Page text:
Both of these quotes paint fascinating mental pictures for me.  That beginning must have been glorious and beautiful beyond explanation.  I am awed at the thought but don’t feel I am gaining any insight into what light actually is.  I continued to peruse both books and in Dr. Ben Still’s book, found a section titled “The Strange Behavior of Light.”  In Mr. Wiester’s book, I found: “Light is the key to all life in this world.  It is the form of energy that is necessary for all life on Earth.  It is an imperfectly understood gift that behaves as both a wave and a particle to provide the energy upon which all life ultimately depends.”

In reading both books, I got the sense that scientists don’t fully understand light and my attention was captured by Mr. Wiester’s words, “imperfectly understood.”  I was reminded of 1 John 1:5 which says, “This is the message which we have heard from Him and declare to you, that God is light and in Him is no darkness at all.”  Like the created light that, while studied and knowledge is growing all the time remains imperfectly understood, so does the God who is light remain imperfectly understood.  Or, He would if He had not chosen to reveal Himself to us.  All through the Old Testament we have God revealing Himself but this revelation is piecemeal.  No one person had a complete picture.  There are promises like this one in Isaiah: “The Sun shall no longer be your light by day, nor for brightness shall the moon give light to you; But the Lord will be to you an everlasting light, and your God your glory” (60:19).  And then, in the fullness if time, every promise was fulfilled.

The Word became flesh and, in Jesus, we see the final, full, and complete revelation of God.  John’s Gospel says,”No one has seen God at any time.  The only begotten Son, who is in the bosom of the Father, He has declared Him” (John 1:18).  Light can now be perfectly understood.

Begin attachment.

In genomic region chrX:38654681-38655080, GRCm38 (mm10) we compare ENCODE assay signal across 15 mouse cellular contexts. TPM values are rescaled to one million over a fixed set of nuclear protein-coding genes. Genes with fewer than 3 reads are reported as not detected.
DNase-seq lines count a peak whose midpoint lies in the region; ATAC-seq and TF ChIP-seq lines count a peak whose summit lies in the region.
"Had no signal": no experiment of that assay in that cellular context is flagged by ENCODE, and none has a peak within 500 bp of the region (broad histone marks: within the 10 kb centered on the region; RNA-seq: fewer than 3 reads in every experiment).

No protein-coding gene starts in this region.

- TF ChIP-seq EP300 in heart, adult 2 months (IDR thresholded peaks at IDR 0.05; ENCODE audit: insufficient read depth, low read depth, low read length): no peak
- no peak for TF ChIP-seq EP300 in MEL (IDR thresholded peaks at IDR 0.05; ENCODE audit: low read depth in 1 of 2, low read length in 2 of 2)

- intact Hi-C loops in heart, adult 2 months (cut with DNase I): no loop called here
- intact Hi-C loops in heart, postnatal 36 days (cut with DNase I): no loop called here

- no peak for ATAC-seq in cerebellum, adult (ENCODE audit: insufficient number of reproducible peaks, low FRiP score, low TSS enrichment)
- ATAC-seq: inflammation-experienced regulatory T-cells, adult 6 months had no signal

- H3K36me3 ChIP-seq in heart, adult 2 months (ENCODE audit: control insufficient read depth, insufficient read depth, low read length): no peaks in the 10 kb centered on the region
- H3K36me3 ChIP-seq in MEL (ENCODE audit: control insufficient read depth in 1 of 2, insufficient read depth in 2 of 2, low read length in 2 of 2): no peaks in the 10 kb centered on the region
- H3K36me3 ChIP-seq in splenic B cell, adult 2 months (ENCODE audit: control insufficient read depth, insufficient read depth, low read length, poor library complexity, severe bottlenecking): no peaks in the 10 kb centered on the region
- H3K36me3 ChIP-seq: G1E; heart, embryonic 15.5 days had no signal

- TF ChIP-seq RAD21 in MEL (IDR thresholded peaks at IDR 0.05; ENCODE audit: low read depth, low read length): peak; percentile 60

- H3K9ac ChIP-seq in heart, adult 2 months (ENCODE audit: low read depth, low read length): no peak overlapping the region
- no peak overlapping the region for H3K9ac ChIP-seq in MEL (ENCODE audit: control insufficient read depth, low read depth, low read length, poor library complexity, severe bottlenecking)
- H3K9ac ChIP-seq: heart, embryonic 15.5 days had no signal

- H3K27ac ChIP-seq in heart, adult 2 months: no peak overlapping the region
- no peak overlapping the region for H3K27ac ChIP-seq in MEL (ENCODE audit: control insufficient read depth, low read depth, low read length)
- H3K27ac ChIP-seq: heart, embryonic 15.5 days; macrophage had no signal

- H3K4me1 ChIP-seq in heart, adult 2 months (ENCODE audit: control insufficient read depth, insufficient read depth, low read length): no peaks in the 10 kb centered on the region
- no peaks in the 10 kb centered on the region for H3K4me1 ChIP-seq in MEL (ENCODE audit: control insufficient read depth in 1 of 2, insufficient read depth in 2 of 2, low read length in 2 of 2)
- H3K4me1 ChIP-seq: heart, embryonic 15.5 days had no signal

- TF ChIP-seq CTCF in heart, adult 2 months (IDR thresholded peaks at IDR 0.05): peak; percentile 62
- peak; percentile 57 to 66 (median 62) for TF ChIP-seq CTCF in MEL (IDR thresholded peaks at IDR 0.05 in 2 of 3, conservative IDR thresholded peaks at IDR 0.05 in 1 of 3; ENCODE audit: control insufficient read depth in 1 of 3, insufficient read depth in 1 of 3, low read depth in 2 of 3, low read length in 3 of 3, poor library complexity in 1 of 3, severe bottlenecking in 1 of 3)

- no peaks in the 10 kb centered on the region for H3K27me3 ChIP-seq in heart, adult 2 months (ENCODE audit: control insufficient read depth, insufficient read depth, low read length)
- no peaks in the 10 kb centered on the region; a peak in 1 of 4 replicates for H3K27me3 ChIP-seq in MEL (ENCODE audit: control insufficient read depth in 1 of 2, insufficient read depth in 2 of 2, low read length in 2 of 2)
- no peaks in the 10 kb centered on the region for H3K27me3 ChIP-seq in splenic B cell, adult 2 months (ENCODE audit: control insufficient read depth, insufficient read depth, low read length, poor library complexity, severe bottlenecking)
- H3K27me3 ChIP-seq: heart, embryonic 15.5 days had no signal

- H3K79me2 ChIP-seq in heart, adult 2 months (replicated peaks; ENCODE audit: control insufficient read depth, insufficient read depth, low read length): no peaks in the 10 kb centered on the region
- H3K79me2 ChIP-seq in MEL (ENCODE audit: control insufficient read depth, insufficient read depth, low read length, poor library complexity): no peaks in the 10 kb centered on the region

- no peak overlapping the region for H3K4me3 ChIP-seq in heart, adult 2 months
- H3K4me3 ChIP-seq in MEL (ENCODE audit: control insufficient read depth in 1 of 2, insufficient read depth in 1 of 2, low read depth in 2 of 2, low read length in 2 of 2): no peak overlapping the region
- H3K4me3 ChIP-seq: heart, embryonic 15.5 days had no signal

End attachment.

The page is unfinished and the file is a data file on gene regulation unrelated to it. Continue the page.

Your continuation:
My study has only touched on the darkness mentioned in Isaiah 45:7 as I have looked up scriptures and seen darkness and light mentioned together.  I have not looked at all at the word “evil” in the passage and I am interested to see where the study goes as I look at the words that carry a negative connotation.  What I can say for certain at this point is that I have often quoted scriptures like, “…that in all things He might have preeminence” (Colossians 1:18) and “God also has highly exalted Him and given Him the name which is above every name” (Philippians 2:9) without fully understanding what they mean.  As I study, I am convinced that Jesus is everything.

Jesus Christ is Lord.  Jesus Christ is my Salvation, my Peace, my Rest, my Inheritance, my Promised Land, my Health, my Mind, my Source, my Very Life.  In Jesus is Life.  That life was, is now, and always shall be the light of all mankind.  In Him all the promises of God are Yes!  This day we declare; “Arise!  Shine!  For our light has come!  And the glory of the Lord is risen upon us!” (Isaiah 60:1).


Unless noted otherwise, all scriptures are quoted from The New King James Version of The Holy Bible, Thomas Nelson, Inc., Nashville, Tennessee, 1982


Still, Dr. Ben, Mind Maps Physics: How to Navigate the World of Science, 1st Edition, Unipress Books Limited, 2020

Strong, James, LL.D., S.T.D., The New Strong’s Exhaustive Concordance of the Bible, Thomas Nelson Publishers, Nashville, Tennessee, 1990

Wiester, John, The Genesis Connection, Thomas Nelson Publishers, Nashville, Tennessee, 1983